This weekend’s event had two hundred cars and while the mix changes from week to week, there’s no lack of the latest-greatest 458 and 488 Ferraris; Lambo Gallardos, Huracans and Aventadors; Aston Vantage coupes and roadsters; Porsche Turbos and GT3s; ZR1 Corvettes; AMG MBZs and more. The production volumes of all of these modern cars is so high and the performance level so extreme one can’t actually use any of these cars close to their performance limits on public roads and few of the owners will venture onto a track because the cars are financed and the insurance stops at pit-out. By default Supercar events become the best place to see and be seen and so these cars and the events should only grow with time.
Or maybe not! Just as California was the birthplace of America’s post-war car culture, California may spell the death of Fossil fuel cars! The soon-to-be-leaving Governor Jerry Brown is pushing legislation to end the sale of all fossil fuel cars in California by 2035. Additionally the concept of ownership and brand loyalty has changed. When I was a teen you were a Chevy guy, or a Ford guy, and if you moved far enough up the food chain, you could be a Ferrari-guy. Today cars are commodities.
There was no lack of Supercars last weekend, but very few were “old cars” meaning more than a decade old. While any and all collector cars are welcome at any of the Supercar events, this weekend’s event had only a single 1963 Split Window 360 hp Fuel Injected Corvette and a token 275 GTB long nose, the only two cars from the 1960s. A few Camaros and Corvettes were from the 1970 and 1980s. The question, of course, is are these supercars the collector cars of the next generation, or will future events be billed as all-electric “Silent Supercar Sunday” since the rasp of a V12’s exhaust will be a thing of the past? Will we walk past rows of fully-electric Porsche Mission E coupes; Tesla Roadsters; Maybach 6 Coupes; Rimac Concept Ones; Corvette GTEs; Renault Trezors; Nio EP9s and others yet to be built?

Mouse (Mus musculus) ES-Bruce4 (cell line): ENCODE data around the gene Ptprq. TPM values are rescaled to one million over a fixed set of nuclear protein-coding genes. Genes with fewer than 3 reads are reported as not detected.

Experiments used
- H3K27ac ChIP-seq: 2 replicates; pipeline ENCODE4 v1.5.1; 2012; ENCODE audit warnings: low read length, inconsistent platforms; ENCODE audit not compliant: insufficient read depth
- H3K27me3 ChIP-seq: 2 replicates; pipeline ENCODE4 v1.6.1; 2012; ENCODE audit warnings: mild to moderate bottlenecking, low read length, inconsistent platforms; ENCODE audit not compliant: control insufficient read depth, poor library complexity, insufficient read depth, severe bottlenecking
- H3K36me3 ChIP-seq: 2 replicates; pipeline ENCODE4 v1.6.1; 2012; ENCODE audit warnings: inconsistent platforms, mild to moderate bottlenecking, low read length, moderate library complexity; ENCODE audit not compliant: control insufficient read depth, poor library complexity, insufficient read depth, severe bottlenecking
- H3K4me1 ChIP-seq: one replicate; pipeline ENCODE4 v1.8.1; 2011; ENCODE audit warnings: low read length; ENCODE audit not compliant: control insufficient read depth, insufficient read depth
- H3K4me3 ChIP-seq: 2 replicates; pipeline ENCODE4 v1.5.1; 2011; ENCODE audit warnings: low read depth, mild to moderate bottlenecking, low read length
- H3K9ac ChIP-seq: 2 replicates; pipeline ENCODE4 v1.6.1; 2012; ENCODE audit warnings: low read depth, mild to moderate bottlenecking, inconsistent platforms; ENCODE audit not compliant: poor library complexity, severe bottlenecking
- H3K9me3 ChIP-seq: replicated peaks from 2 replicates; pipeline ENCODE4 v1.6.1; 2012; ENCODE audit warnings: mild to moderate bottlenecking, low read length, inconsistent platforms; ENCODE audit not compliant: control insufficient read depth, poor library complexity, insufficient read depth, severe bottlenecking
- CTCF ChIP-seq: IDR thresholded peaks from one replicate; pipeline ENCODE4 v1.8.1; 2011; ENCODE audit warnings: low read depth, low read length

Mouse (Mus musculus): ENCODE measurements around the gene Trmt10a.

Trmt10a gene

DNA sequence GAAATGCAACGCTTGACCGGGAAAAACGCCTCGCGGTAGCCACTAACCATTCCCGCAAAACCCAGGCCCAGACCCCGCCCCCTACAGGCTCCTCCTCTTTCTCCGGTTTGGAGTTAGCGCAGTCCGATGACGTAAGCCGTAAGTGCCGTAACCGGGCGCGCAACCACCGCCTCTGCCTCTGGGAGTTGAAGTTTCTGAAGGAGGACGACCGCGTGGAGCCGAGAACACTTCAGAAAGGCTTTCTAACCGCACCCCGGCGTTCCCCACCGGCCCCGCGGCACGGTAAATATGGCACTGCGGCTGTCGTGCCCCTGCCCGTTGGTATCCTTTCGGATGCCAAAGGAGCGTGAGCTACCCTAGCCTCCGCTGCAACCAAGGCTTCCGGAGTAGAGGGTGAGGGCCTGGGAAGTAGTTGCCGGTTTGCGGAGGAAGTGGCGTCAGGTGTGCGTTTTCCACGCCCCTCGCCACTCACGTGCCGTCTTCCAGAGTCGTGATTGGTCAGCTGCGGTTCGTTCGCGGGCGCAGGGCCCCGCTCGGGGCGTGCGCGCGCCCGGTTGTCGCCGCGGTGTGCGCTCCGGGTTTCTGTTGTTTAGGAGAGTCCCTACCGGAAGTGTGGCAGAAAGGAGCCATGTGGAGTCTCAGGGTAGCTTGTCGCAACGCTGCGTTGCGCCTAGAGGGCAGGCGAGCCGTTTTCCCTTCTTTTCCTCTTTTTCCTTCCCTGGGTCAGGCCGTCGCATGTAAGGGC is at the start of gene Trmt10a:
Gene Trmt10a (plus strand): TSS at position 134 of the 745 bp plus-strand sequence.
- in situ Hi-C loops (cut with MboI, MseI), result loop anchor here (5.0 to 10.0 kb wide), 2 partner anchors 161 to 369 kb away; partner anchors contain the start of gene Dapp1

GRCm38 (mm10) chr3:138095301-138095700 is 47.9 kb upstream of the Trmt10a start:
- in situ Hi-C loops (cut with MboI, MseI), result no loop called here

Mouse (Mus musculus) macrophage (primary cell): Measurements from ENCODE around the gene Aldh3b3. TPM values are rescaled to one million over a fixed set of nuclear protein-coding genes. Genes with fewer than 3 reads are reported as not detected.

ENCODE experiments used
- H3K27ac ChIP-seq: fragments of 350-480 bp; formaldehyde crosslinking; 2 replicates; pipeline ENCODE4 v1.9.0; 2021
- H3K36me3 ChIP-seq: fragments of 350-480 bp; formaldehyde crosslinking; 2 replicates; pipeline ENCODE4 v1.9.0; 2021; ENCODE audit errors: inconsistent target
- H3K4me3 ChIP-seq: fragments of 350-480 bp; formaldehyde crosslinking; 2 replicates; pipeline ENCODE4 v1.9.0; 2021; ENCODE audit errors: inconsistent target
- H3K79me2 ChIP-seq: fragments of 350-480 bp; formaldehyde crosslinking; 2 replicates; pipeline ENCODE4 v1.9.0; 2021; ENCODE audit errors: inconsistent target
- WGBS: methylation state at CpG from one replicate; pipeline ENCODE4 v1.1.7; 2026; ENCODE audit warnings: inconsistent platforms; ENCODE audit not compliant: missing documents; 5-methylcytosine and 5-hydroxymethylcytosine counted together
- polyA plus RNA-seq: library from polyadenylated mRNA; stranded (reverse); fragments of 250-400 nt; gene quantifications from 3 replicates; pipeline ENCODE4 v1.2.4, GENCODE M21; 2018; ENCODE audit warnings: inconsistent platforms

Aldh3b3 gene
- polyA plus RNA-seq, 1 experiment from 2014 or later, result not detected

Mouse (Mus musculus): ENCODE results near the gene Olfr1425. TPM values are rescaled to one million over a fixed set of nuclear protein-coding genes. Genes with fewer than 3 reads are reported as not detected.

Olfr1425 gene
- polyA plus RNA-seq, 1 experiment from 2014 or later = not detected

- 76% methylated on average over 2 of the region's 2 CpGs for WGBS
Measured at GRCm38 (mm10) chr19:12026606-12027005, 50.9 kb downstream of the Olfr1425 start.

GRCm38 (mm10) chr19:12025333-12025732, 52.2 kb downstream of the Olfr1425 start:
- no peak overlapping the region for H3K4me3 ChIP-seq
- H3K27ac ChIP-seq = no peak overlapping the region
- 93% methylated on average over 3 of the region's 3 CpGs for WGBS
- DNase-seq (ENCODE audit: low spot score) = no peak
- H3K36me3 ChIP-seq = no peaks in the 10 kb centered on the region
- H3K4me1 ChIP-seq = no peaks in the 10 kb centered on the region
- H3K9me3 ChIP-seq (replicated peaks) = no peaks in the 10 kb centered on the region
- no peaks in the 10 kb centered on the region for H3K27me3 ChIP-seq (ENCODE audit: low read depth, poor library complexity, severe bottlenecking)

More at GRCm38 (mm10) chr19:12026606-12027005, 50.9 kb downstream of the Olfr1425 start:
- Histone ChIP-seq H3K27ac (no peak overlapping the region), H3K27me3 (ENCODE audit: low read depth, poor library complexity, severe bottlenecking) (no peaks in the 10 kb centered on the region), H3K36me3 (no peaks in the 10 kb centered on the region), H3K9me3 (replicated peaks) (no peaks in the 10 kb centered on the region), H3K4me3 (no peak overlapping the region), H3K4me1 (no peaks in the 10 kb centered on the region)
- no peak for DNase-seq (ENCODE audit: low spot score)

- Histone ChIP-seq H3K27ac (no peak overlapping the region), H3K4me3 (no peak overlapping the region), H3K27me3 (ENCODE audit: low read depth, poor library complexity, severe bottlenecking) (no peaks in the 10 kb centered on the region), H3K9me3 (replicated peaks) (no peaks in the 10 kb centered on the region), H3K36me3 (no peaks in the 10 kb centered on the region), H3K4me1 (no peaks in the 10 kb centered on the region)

I am very much a Darwinist and recognize adaptation when I see it but the enjoyment of motoring is about much more than the efficiency of its propulsive force. It involves all the senses, but particularly smell and sound. Sound signifies speed — or at least the potential of it — while smell evokes the most primitive of our memories. To me, driving inextricably involves the smell of gasoline, exhaust, hot oil, rubber, brakes, clutches, coolant, leather, etc. Take those away and we’re moving dangerously close to household appliance territory.
As Rick Ceppos wrote in the June 2018 Car and Driver regarding the 500 hp, 9,000 rpm 4.0 liter flat-six in the 6-speed manual shift Porsche GT3, “If there is one universally embraced truth among car enthusiasts, it’s that high-performance machines deserve soul-stirring engine notes. That’s why every discussion of a vehicle’s capacity to thrill inevitably lands on the question, “What’s it sound like?” …. Without auditory magic, something big is missing from the driving experience!” Click on the two links below for an interesting audio comparison of a state-of-the-art fossil fuel car vs e-car in serious action.
Here’s Romain Dumas setting a new record at Pikes Peak in the 680 hp Volkswagen I.D.R. electric supercar in 2018,
and here’s Sebastian Loeb in a twin-turbocharged 3.2 liter 875 hp V6 powered Peugeot 208 T16 setting the previous record in 2013.
I know which video I’ve watched, and listened to, multiple times! As Bob Dylan wrote in 1964, long before most of this weekend’s attendees were born, “The times they are a changing.”